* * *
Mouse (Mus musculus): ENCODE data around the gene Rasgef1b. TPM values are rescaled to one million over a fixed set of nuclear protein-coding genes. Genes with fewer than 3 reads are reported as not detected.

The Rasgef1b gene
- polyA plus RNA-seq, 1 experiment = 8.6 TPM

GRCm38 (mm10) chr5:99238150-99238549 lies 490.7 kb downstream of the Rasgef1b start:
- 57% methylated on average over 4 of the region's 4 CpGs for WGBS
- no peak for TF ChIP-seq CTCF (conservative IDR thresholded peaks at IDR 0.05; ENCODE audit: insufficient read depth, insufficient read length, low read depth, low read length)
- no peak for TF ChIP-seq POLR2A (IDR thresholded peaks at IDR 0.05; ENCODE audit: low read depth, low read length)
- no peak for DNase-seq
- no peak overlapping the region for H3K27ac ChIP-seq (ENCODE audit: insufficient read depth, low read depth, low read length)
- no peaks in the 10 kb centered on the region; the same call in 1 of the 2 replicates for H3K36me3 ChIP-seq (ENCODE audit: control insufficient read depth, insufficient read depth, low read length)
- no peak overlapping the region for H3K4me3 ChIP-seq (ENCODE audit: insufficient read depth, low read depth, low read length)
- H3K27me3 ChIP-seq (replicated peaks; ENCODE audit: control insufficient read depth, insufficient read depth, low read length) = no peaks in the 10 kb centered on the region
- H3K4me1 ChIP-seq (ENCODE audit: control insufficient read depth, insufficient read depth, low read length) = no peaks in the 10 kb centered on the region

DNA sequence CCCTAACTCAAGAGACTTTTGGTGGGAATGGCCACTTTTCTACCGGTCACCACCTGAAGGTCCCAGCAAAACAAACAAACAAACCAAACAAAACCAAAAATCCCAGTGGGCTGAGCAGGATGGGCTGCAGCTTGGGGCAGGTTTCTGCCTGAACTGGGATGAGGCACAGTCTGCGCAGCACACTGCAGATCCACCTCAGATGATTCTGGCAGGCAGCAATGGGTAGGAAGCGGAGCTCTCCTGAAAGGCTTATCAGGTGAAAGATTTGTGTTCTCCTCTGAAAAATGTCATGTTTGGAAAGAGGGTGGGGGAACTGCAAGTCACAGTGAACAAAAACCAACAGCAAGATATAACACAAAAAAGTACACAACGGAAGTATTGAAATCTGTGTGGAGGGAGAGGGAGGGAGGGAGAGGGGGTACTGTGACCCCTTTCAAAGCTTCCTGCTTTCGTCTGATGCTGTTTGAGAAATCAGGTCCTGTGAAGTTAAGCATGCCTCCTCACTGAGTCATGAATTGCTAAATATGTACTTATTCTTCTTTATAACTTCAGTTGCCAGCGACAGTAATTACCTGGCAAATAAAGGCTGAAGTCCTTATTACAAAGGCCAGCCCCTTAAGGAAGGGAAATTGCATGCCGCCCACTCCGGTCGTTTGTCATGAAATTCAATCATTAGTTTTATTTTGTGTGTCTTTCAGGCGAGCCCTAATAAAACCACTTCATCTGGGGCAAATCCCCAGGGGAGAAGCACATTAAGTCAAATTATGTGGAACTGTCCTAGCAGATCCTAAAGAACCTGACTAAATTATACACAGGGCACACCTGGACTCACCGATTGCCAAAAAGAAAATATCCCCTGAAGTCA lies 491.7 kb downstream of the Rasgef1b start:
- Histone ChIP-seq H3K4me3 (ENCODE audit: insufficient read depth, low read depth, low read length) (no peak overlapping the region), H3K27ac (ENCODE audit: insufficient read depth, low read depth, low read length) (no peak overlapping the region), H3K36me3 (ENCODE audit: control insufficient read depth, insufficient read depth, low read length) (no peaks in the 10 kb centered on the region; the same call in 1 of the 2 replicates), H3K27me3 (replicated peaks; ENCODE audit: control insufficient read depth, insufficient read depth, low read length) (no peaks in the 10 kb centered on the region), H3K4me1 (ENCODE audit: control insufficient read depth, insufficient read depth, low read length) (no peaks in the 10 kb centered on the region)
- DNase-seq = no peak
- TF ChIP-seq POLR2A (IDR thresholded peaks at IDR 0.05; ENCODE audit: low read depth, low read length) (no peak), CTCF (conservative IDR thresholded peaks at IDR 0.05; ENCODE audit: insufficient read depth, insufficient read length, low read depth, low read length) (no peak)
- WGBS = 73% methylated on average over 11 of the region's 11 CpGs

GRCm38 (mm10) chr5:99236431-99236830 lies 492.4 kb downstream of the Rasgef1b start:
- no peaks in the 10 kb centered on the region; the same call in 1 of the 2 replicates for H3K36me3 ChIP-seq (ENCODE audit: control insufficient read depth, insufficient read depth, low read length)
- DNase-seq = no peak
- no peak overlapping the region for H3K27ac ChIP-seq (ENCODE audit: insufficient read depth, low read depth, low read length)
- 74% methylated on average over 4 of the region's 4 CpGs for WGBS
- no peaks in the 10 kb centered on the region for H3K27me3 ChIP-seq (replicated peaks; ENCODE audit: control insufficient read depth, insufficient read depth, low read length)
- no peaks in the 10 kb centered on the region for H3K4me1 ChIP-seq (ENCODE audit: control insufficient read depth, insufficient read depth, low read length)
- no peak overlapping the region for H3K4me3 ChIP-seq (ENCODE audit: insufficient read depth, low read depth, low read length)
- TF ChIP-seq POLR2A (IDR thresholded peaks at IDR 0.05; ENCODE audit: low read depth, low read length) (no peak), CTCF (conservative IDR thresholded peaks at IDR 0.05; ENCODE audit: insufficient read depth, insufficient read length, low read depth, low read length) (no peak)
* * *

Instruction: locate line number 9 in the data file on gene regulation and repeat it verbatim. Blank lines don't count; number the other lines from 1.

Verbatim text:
- no peak overlapping the region for H3K27ac ChIP-seq (ENCODE audit: insufficient read depth, low read depth, low read length)